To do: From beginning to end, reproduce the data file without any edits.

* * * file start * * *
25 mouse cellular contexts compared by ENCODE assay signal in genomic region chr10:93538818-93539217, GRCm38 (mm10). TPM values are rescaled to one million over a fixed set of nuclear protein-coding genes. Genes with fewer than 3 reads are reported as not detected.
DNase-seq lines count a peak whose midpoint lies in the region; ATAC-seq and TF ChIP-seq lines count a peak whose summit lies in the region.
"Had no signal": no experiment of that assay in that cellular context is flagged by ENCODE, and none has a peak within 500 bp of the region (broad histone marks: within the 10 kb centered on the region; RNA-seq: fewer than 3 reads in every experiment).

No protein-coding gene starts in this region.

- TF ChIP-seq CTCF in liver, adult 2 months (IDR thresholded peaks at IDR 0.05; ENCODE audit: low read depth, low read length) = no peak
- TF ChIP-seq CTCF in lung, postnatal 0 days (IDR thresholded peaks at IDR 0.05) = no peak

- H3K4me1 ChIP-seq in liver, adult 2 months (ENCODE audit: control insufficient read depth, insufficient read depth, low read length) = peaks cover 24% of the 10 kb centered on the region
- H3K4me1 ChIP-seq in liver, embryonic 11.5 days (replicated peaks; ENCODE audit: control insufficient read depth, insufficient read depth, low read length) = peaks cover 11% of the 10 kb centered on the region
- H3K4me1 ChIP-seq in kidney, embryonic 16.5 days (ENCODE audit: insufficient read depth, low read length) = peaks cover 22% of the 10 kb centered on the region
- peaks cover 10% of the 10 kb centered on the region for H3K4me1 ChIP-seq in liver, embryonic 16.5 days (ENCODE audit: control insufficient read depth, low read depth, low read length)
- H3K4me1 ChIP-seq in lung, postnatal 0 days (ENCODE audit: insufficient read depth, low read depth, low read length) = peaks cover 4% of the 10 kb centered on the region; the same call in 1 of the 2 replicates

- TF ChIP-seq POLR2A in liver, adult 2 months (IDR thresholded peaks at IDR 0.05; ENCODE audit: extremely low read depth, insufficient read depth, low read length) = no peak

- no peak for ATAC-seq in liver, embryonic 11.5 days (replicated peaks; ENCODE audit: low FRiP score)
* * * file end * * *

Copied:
25 mouse cellular contexts compared by ENCODE assay signal in genomic region chr10:93538818-93539217, GRCm38 (mm10). TPM values are rescaled to one million over a fixed set of nuclear protein-coding genes. Genes with fewer than 3 reads are reported as not detected.
DNase-seq lines count a peak whose midpoint lies in the region; ATAC-seq and TF ChIP-seq lines count a peak whose summit lies in the region.
"Had no signal": no experiment of that assay in that cellular context is flagged by ENCODE, and none has a peak within 500 bp of the region (broad histone marks: within the 10 kb centered on the region; RNA-seq: fewer than 3 reads in every experiment).

No protein-coding gene starts in this region.

- TF ChIP-seq CTCF in liver, adult 2 months (IDR thresholded peaks at IDR 0.05; ENCODE audit: low read depth, low read length) = no peak
- TF ChIP-seq CTCF in lung, postnatal 0 days (IDR thresholded peaks at IDR 0.05) = no peak

- H3K4me1 ChIP-seq in liver, adult 2 months (ENCODE audit: control insufficient read depth, insufficient read depth, low read length) = peaks cover 24% of the 10 kb centered on the region
- H3K4me1 ChIP-seq in liver, embryonic 11.5 days (replicated peaks; ENCODE audit: control insufficient read depth, insufficient read depth, low read length) = peaks cover 11% of the 10 kb centered on the region
- H3K4me1 ChIP-seq in kidney, embryonic 16.5 days (ENCODE audit: insufficient read depth, low read length) = peaks cover 22% of the 10 kb centered on the region
- peaks cover 10% of the 10 kb centered on the region for H3K4me1 ChIP-seq in liver, embryonic 16.5 days (ENCODE audit: control insufficient read depth, low read depth, low read length)
- H3K4me1 ChIP-seq in lung, postnatal 0 days (ENCODE audit: insufficient read depth, low read depth, low read length) = peaks cover 4% of the 10 kb centered on the region; the same call in 1 of the 2 replicates

- TF ChIP-seq POLR2A in liver, adult 2 months (IDR thresholded peaks at IDR 0.05; ENCODE audit: extremely low read depth, insufficient read depth, low read length) = no peak

- no peak for ATAC-seq in liver, embryonic 11.5 days (replicated peaks; ENCODE audit: low FRiP score)